A genius – a fearless writer, who writes with reckless passion of flowers and graveyards, incest and teacups, property and religion and the occult. Everything is here in this astonishing work. Margaret Drabble, Daily Telegraph, Book of the Century.
Let me start by saying of this 1,120-page novel that the actual story – the action – could be boiled down to, say, 150 pages. If you introduced all the unforgettable minor characters and recounted, briefly, their individual stories – the sub-plots – then perhaps 300 pages. That leaves more than 800 pages of discursive asides and purely descriptive writing. Powys is not a writer to use one word when ten will do the job better, or ten in place of a hundred, or a hundred when a thousand would really do the job properly. But who, on surveying the ceiling of the Sistine Chapel in the Vatican says, or even thinks, Couldn’t he have done this on a square of canvas like any other artist??
The thing is, Powys, like Michaelangelo, was right. Nine times out of ten those discursive asides and descriptive passages are masterpieces. And without those 800 pages, all the rounded and distinctive minor characters would be flat and forgettable. As would the setting and the story itself. As it is, both are branded on the brain and it is as though you not just lived for a while in the Glastonbury of the Crows and the Dekkers and Bloody Johnny (Mayor Geard) but grew up there among them.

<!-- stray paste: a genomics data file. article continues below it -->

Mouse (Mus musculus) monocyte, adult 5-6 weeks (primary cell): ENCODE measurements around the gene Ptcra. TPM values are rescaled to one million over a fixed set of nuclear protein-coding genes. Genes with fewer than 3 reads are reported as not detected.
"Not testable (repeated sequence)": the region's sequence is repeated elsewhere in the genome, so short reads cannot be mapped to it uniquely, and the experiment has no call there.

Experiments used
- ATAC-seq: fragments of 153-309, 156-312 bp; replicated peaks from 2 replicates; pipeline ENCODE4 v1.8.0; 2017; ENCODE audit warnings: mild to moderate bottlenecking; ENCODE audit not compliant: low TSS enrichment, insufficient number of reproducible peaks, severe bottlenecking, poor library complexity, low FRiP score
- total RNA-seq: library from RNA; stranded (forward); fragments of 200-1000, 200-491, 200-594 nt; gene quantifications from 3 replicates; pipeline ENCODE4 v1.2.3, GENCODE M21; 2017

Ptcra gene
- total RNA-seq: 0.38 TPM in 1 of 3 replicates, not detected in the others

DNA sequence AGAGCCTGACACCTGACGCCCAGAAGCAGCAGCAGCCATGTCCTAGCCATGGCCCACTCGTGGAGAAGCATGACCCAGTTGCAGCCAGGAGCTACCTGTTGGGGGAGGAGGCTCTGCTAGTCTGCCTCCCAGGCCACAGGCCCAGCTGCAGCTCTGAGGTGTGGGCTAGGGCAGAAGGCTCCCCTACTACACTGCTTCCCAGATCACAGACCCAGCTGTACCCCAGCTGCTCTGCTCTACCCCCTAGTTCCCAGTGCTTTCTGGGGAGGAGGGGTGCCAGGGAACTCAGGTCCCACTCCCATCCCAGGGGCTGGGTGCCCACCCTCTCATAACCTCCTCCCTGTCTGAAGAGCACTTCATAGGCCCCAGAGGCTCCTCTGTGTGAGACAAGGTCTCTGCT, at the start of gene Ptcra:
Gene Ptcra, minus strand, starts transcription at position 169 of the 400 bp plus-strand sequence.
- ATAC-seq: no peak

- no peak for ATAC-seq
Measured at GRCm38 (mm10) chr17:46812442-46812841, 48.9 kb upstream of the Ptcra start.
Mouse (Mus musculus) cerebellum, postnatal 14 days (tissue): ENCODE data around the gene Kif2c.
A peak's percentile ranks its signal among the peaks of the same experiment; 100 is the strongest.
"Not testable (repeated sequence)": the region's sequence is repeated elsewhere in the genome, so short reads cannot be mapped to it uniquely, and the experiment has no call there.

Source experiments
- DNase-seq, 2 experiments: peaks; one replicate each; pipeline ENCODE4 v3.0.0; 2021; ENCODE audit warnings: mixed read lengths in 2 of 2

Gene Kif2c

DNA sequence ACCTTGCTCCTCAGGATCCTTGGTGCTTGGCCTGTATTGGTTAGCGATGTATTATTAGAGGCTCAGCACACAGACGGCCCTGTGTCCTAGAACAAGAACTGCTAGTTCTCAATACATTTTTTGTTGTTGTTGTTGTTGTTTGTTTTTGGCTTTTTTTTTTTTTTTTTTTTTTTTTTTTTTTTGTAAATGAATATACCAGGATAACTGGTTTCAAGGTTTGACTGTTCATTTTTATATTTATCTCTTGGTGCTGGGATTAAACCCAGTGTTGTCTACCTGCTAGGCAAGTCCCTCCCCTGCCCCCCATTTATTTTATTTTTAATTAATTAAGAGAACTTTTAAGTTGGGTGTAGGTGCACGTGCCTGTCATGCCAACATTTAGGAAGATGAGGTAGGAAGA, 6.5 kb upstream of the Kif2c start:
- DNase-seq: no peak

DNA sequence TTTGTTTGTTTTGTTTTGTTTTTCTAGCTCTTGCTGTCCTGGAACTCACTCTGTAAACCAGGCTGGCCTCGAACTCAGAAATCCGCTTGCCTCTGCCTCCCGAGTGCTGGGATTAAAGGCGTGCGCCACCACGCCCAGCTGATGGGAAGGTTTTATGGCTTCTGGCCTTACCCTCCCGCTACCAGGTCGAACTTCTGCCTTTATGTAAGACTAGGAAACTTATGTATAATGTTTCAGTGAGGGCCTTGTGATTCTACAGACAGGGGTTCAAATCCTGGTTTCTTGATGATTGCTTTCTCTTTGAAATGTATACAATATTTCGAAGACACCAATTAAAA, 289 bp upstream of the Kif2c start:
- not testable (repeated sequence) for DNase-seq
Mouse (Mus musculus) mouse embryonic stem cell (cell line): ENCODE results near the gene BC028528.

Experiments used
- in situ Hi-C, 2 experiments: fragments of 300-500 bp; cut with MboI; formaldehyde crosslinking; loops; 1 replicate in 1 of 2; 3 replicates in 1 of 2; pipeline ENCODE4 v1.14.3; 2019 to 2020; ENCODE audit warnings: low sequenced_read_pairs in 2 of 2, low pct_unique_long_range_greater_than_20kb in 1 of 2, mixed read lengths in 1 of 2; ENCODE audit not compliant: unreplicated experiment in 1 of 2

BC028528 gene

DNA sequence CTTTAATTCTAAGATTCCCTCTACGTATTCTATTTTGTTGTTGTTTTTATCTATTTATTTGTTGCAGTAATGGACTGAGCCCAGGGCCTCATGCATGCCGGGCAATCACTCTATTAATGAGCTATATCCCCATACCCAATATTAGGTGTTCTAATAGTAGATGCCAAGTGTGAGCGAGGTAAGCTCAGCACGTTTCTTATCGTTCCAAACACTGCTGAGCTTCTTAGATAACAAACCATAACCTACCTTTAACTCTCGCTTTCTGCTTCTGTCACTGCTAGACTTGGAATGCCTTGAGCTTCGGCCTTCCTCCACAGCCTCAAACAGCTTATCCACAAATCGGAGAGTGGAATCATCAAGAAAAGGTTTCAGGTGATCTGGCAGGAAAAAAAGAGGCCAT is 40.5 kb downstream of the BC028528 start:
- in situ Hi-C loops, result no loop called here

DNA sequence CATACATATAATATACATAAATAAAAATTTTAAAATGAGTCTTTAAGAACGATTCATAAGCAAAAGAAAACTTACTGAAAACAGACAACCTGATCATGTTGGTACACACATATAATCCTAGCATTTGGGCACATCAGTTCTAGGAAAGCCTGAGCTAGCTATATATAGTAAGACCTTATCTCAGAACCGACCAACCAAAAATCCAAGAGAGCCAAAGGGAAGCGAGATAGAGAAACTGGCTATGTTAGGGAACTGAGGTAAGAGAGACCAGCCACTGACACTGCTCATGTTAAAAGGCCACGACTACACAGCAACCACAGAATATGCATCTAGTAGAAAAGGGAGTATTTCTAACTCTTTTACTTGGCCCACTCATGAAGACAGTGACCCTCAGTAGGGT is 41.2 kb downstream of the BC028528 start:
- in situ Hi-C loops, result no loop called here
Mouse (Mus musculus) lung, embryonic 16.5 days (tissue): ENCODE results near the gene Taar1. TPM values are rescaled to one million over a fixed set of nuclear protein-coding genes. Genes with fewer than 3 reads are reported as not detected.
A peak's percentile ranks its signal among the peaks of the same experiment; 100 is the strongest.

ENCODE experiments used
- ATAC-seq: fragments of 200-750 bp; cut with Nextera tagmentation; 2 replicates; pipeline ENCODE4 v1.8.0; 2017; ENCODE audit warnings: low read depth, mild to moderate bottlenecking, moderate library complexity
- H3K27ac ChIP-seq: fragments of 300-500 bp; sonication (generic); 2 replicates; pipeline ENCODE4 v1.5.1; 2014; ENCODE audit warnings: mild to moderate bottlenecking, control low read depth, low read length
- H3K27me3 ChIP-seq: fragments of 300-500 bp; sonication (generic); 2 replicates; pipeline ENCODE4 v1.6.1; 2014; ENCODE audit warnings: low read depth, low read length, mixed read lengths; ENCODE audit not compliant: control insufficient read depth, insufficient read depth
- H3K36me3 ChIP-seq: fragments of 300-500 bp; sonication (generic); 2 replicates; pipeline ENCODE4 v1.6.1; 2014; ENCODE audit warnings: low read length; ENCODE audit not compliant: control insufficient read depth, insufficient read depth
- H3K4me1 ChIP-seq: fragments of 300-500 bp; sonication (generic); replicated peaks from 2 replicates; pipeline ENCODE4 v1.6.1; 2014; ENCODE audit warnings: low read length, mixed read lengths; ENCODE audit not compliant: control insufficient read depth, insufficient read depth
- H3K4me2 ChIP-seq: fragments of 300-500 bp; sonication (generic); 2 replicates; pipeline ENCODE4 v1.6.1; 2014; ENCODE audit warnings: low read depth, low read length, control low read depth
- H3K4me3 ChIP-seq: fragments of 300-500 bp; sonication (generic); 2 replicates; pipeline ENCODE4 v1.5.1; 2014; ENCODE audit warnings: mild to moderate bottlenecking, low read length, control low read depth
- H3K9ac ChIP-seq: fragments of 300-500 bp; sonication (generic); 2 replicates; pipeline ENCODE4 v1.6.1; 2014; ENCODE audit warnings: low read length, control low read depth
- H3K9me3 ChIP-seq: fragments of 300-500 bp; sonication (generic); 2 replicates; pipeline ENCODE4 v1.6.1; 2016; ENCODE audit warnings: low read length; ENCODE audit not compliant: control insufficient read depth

I cannot write a full review here – to do so would require a dissertation of many thousands of words – but I would just like to mention something that struck me about the title, “A Glastonbury Romance”. Somewhere in the course of the book (on p778, actually!) Powys refers to “the invisible Watchers of the Glastonbury Divine Comedy” – simply in passing, and not to make a point. But that’s what this work is, really. Not a ‘romance’ in any sense of that term, but a divine comedy: a ‘comedy’ reminiscent in some ways of Shakespeare’s “As You Like It”, in others of “Hamlet” with a happy – or at least happier – ending; ‘divine’ like Homer and Blake in that the other world impinges continually on this one. (Incidentally, he also refers to it (p904) as “this modest chronicle”. Hah!)
There is no way I could ever give this book less than five stars although many times I fell asleep reading it and the book clattered to the floor. The fault is in me, not Powys, of whom, as Henry Miller said, “To encounter [Powys] … is to arrive at the very fount of creation.” Believe me, the spirit was willing but the flesh is weak.